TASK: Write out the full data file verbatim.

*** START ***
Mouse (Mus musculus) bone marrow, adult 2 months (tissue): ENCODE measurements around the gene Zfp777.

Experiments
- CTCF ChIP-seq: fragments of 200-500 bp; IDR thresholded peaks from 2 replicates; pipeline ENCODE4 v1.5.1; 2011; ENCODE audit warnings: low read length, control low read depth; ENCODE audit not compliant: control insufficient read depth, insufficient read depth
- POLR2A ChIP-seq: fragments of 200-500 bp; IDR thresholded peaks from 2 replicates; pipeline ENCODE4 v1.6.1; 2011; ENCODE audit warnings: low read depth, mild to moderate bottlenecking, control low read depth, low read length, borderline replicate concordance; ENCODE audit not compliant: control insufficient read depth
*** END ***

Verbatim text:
Mouse (Mus musculus) bone marrow, adult 2 months (tissue): ENCODE measurements around the gene Zfp777.

Experiments
- CTCF ChIP-seq: fragments of 200-500 bp; IDR thresholded peaks from 2 replicates; pipeline ENCODE4 v1.5.1; 2011; ENCODE audit warnings: low read length, control low read depth; ENCODE audit not compliant: control insufficient read depth, insufficient read depth
- POLR2A ChIP-seq: fragments of 200-500 bp; IDR thresholded peaks from 2 replicates; pipeline ENCODE4 v1.6.1; 2011; ENCODE audit warnings: low read depth, mild to moderate bottlenecking, control low read depth, low read length, borderline replicate concordance; ENCODE audit not compliant: control insufficient read depth